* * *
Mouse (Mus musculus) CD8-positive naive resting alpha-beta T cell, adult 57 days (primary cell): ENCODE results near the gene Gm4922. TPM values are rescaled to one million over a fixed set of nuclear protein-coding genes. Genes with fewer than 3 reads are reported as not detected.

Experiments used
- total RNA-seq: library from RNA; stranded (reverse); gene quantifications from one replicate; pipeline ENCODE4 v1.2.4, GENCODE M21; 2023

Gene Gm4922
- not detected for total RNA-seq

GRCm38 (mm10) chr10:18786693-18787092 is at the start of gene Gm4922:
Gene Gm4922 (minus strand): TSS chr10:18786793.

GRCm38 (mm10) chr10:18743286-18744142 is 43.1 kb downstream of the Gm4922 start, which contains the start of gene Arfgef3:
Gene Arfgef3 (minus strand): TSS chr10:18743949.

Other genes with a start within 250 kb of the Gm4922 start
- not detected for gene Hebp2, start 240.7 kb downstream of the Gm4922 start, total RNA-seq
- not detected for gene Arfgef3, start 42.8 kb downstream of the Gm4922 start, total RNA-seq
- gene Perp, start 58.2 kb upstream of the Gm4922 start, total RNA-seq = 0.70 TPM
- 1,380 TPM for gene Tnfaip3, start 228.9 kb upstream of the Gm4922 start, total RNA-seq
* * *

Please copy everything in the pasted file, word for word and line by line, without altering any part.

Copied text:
Mouse (Mus musculus) CD8-positive naive resting alpha-beta T cell, adult 57 days (primary cell): ENCODE results near the gene Gm4922. TPM values are rescaled to one million over a fixed set of nuclear protein-coding genes. Genes with fewer than 3 reads are reported as not detected.

Experiments used
- total RNA-seq: library from RNA; stranded (reverse); gene quantifications from one replicate; pipeline ENCODE4 v1.2.4, GENCODE M21; 2023

Gene Gm4922
- not detected for total RNA-seq

GRCm38 (mm10) chr10:18786693-18787092 is at the start of gene Gm4922:
Gene Gm4922 (minus strand): TSS chr10:18786793.

GRCm38 (mm10) chr10:18743286-18744142 is 43.1 kb downstream of the Gm4922 start, which contains the start of gene Arfgef3:
Gene Arfgef3 (minus strand): TSS chr10:18743949.

Other genes with a start within 250 kb of the Gm4922 start
- not detected for gene Hebp2, start 240.7 kb downstream of the Gm4922 start, total RNA-seq
- not detected for gene Arfgef3, start 42.8 kb downstream of the Gm4922 start, total RNA-seq
- gene Perp, start 58.2 kb upstream of the Gm4922 start, total RNA-seq = 0.70 TPM
- 1,380 TPM for gene Tnfaip3, start 228.9 kb upstream of the Gm4922 start, total RNA-seq